Just one in three potential jobs announced by Nova Scotia’s economic development agency through its payroll rebate program actually materialized over the past four years, a figure rekindling debate over the impact of the incentives.
Data obtained by The Canadian Press covering April 1, 2013, until mid February this year show 2,176 people were hired out of the possible 6,575 approved for subsidies in that timeframe – 33 per cent of those possible among companies that had active files in the time period.
For example, when Conifer Financial Services qualified for a rebate over seven years ago, the news-release headline said, “International financial services firm chooses Nova Scotia for growth.”
The firm qualified for rebates worth $5.2 million if it created up to 350 jobs over seven years, and a senior executive said Halifax was among its fastest growing locations.
But three years in, the company had hired 23 people out of a possible 100 by that date, according to the database.
Similarly, the economic development agency announced three years ago that information technology giant CGI Group Inc. could earn almost $11 million in incentives if it created 450 new positions over seven years.
The most recent update for 2014-15 had the company creating 11 of 200 possible jobs up to that year, just over the minimum required to qualify for any subsidies. The company didn’t respond to a request for comment.
- Younger and older Canadians crunched by housing, retirement, debt: experts
- Defence minister says plan in talks for ‘significant’ military investments
- Guess Who’s Chad Allan, Canadian music pioneer, dies at 80
- Canada begins consultations on alert system for missing Indigenous women, girls and two-spirit people
Of the 62 firms on the government’s list, three exceeded the job targets, but there were 22 that didn’t list any jobs created under the program.
Laurel Broten, chief executive of NSBI, says the unused money remains in the public treasury, and the incentives – averaging about eight per cent of salaries – are only paid out from public coffers after an audited statement shows the positions were created and tax revenues received.
The agency has budgeted between $10 and $12 million annually for the incentives for the past three years, and the chief executive says that’s about half of what is available annually to the firms under the program.
“This is a tool that protects the public money in a way that doesn’t have you outlay cash and then have no jobs,” she said.
She also says there is tough competition from other Canadian provinces and international locations to attract companies such as the Royal Bank of Canada, and the rebate incentives keeps Nova Scotia in contention.
However, economist Philip Leonard, who teaches at the University of New Brunswick, says he’s dubious about the effectiveness of the rebate programs.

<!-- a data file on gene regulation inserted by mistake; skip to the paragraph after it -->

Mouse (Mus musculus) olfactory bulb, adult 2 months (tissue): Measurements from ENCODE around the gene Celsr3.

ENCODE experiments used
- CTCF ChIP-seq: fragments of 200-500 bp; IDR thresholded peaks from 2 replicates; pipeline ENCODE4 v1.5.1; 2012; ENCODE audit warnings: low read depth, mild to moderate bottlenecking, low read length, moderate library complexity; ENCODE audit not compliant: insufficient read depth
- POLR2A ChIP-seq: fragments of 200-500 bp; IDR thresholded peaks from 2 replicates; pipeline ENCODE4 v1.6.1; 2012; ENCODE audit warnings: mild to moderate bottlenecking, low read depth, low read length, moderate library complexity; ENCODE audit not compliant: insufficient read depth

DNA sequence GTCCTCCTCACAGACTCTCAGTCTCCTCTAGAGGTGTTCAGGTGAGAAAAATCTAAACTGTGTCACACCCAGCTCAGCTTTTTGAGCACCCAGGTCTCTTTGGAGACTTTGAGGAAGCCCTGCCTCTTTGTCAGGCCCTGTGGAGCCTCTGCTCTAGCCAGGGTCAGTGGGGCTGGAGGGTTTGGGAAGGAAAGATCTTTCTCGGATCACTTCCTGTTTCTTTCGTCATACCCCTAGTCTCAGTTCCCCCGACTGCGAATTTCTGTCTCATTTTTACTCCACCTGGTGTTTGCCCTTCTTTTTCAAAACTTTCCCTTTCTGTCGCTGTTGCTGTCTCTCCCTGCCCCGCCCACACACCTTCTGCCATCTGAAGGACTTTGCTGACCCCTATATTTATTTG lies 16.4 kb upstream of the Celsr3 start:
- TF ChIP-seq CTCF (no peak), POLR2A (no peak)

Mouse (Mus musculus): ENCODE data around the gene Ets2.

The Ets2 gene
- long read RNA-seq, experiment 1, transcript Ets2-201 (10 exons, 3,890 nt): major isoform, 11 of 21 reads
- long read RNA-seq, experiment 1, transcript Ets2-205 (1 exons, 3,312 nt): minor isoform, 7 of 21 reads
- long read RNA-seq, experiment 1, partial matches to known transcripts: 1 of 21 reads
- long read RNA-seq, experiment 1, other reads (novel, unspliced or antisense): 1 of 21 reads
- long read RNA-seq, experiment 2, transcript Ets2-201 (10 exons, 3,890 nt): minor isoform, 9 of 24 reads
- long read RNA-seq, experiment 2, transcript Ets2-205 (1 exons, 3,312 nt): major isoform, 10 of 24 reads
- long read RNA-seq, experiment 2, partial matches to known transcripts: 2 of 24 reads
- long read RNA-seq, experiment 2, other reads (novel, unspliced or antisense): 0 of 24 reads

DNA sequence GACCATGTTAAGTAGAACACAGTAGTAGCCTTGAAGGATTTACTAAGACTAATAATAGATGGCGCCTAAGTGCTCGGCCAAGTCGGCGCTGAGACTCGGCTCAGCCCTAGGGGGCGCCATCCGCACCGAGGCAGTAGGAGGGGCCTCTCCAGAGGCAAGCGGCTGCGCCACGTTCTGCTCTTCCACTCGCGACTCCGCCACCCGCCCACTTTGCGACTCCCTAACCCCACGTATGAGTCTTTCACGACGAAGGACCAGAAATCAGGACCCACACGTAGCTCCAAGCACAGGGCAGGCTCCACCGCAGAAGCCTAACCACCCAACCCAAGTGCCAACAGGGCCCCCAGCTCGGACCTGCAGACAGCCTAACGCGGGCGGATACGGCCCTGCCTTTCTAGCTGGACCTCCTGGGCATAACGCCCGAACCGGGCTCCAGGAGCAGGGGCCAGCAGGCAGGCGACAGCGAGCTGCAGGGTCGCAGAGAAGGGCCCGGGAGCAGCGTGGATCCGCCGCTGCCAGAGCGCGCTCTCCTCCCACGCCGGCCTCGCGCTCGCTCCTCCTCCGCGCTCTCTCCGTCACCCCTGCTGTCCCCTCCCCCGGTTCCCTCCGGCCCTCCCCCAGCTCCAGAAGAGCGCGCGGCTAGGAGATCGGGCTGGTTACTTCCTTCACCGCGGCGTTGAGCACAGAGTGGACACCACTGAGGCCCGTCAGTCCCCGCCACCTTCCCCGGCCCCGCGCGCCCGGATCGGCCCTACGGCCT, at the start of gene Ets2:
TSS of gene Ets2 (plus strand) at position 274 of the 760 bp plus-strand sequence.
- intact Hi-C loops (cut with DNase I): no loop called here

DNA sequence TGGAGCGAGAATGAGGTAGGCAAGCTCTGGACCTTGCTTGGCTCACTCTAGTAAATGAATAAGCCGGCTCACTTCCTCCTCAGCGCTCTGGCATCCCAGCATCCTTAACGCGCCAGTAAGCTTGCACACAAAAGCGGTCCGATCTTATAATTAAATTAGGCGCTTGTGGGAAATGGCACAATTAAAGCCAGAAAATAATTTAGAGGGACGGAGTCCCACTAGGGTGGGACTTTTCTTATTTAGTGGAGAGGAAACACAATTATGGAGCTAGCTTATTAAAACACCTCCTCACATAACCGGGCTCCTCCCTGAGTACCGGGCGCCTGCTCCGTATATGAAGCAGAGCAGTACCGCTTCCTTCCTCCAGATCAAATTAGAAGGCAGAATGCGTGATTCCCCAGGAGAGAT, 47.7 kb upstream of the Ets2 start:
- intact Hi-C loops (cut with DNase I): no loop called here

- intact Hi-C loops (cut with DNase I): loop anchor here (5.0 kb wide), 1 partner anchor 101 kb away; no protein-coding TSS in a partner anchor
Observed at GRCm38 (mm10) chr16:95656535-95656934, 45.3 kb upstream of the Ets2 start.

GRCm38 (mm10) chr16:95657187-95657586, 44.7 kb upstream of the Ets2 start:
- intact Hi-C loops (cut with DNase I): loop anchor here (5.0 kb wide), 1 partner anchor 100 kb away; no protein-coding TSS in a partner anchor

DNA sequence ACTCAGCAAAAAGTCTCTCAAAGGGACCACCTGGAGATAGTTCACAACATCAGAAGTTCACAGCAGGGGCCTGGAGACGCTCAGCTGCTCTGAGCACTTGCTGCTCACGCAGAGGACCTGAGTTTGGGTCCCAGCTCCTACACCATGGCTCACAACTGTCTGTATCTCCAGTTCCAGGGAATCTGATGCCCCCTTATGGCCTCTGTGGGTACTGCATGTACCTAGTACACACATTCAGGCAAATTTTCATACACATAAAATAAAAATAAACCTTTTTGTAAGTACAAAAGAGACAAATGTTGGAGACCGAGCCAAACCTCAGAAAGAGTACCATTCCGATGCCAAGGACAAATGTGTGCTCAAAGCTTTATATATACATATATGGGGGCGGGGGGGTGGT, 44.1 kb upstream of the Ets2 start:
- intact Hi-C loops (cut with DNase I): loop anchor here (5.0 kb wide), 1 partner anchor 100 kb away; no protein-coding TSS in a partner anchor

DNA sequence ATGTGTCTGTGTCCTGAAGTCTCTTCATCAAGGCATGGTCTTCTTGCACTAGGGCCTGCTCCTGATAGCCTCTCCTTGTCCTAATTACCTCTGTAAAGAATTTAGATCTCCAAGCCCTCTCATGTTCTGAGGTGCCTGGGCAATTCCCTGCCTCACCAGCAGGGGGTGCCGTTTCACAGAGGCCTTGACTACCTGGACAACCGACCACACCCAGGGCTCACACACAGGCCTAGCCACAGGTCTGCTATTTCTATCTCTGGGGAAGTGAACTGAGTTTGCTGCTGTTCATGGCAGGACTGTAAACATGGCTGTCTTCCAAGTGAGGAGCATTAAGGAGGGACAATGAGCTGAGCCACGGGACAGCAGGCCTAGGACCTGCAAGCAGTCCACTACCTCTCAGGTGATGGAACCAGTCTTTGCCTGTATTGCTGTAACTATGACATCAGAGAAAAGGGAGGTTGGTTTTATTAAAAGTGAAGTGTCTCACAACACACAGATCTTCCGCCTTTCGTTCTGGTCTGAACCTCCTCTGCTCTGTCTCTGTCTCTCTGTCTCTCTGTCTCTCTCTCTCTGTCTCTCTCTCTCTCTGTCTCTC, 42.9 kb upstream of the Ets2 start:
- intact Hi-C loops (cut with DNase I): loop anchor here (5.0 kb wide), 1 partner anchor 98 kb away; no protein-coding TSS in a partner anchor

“It’s an unknown. How many times do you think a company would have located in the Maritimes anyway, and then as they come in realize there is a program and say ‘We might as well get it too’?” said Leonard, who has background evaluating federal government programs.
The money allocated for salary rebates could also go to lower taxes for business or improve government services, he said.
Kevin Lacey, Atlantic director of the lobby group Canadian Taxpayers Federation, also adopts that position and says the payroll rebate program amounts to “a false promise.”
“The government is more focused on the announcement at the front end than the results at the back end. Too often you see commitments made to communities starving for jobs but in the long run the jobs don’t materialize,” he said.
“This is a failed, old economic strategy that has to change.”
Broten says the agency’s goal is a minimum 30 per cent return on investment, and the payroll rebate program produces far more than that from income taxes generated that might not otherwise have occurred.
She said since she’s come into the job in 2015 she’s tried to get a better estimate of how many positions a company might actually create, and has toned down the news release language.
“Past client performance would not want us to lock up public dollars that can be directed to other things, other payroll incentives as an example,” she said.
The news releases now use phrases such as “up to” or “to a maximum” to describe the possible number. Since 2013, the releases also mention the minimum number of jobs the firm must create to qualify, along with the cap on possible incentives, and there is a website where the public can track the progress of firms in meeting their goals.
Conifer president Jack McDonald in a telephone interview that his firm makes an estimate, but business plans can change.
“We’d given a range of what it would be, and it was coming in at the lower end of the range,” he said.
“Notwithstanding we haven’t had the sheer volume of new opportunities we’re hoping for … it (the incentives) makes a difference in us allocating where future work is going to go.”
Meanwhile, some companies have stayed on the rebate rolls for over a decade.
A spokesman for the agency confirmed that Web.com in Yarmouth, formerly known as Register.com, has had a series of rebates since 2002; technology giant CGI Canada has been getting money since 2004; financial services firm Citco has been in the program for over 11 years.
Financial services firm Mitsubishi UFG, formerly known as Butterfield Fulcrum, has been subsidized for over a decade.
Broten said she will still do fresh deals with existing companies who are long-time NSBI clients if they’re willing to keep on creating new jobs in the province.
“We want new, incremental jobs. And if an entity is in a competitive situation … yes we’re interested in having those new jobs come here,” she said.